Clyde Moody was a premier singer and instrumentalist in bluegrass. Born September 19, 1915 in Cherokee, North Carolina, he grew up at a time when brother duets were popular in country music and during the mid-1930s joined with Jay Hugh Hall to form the Happy-Go-Lucky Boys in WSPA in Spartanburg, South Carolina. He joined J.E. Mainer’s Mountaineers in late 1938 and then joined Wade Mainer and became part of the Sons of the Mountaineers who worked regularly on WPTF in Raleigh, North Carolina.
Clyde Moody joined Bill Monroe and his Blue Grass Boys at WSM and the Grand Ole Opry in Nashville in September, 1940 as that group was evolving from a string band into a bluegrass group. On his first session with Monroe, Moody sang a solo on “Six White Horses” and played mandolin on “Mule Skinner Blues” while Bill Monroe played guitar.
The following year, 1941, Moody formed a duet act with Lester Flatt on WBBB in Burlington, North Carolina, then re-joined the Blue Grass Boys in 1942 and remained with them until 1945 when he left to pursue a solo career.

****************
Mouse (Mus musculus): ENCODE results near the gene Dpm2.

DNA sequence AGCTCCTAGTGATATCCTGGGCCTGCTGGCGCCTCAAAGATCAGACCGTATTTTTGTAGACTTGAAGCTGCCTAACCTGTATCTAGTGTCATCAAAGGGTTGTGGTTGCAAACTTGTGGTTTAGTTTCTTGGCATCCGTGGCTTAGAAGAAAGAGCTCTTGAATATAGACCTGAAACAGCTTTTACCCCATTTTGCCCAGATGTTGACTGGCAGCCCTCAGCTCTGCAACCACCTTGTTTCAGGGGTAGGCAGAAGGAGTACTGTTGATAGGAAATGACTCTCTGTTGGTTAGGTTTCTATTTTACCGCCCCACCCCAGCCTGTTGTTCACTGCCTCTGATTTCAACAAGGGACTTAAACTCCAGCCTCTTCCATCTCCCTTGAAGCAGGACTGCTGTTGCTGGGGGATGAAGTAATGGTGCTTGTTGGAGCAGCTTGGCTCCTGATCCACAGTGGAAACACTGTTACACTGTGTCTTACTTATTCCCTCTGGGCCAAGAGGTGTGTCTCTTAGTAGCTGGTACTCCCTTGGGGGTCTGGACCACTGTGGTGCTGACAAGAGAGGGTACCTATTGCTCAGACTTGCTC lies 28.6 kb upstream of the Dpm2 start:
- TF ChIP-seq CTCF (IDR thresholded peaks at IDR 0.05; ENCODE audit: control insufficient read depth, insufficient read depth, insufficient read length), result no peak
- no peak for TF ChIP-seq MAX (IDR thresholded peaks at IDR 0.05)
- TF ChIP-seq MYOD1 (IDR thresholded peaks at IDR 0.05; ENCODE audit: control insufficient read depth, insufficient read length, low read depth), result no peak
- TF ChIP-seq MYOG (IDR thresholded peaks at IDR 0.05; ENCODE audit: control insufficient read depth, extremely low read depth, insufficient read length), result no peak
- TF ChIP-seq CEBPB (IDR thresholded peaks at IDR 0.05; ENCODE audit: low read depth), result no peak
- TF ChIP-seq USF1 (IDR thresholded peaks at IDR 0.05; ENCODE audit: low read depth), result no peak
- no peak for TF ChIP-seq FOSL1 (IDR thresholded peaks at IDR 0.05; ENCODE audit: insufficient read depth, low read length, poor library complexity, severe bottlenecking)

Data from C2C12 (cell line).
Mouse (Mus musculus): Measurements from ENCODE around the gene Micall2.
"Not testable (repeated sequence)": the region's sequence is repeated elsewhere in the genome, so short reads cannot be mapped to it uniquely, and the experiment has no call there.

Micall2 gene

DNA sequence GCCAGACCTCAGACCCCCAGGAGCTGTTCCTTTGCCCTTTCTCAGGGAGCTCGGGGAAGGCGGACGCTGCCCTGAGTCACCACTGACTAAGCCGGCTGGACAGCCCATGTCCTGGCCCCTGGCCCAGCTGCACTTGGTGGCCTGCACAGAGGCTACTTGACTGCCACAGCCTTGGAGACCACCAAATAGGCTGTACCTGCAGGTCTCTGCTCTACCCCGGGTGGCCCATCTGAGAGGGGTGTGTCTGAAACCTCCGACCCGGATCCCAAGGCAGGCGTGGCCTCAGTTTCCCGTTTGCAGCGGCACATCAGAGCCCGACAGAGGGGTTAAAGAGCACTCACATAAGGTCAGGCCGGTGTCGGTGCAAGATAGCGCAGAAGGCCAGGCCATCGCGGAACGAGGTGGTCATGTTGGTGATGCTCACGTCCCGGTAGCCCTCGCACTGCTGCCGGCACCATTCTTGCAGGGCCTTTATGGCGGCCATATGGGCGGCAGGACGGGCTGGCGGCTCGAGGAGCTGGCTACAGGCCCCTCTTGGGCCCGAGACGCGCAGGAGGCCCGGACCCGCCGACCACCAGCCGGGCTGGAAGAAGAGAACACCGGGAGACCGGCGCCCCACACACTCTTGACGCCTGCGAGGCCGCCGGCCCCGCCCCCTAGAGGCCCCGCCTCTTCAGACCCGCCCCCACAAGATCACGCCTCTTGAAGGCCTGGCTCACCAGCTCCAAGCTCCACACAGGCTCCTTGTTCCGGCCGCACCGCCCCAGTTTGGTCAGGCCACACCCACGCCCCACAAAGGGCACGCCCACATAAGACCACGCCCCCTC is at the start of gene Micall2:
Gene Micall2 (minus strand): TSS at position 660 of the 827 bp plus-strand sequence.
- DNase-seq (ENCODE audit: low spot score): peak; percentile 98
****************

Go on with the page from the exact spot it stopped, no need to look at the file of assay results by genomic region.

Moody was a member of the Grand Ole Opry and recorded for Columbia, Bullet and King Records. His first record for King was “Shenandoah Waltz,” which was a tune by fiddler Chubby Wise that Moody wrote the lyrics to. With this hit, Moody became known as “The Hillbilly Waltz King” and “The Genial Gentleman of Country Music.”
During a musical career that spanned over 50 years, Clyde Moody moved from old time duets and string bands to bluegrass and then as a “crooner” in country music. In 1955 he toured with a young Elvis Presley and he played at the first bluegrass festival, held in Fincastle, Virginia in 1965. He performed at the White House three times and had a daily television show in Raleigh.
Clyde Moody died on April 7, 1989.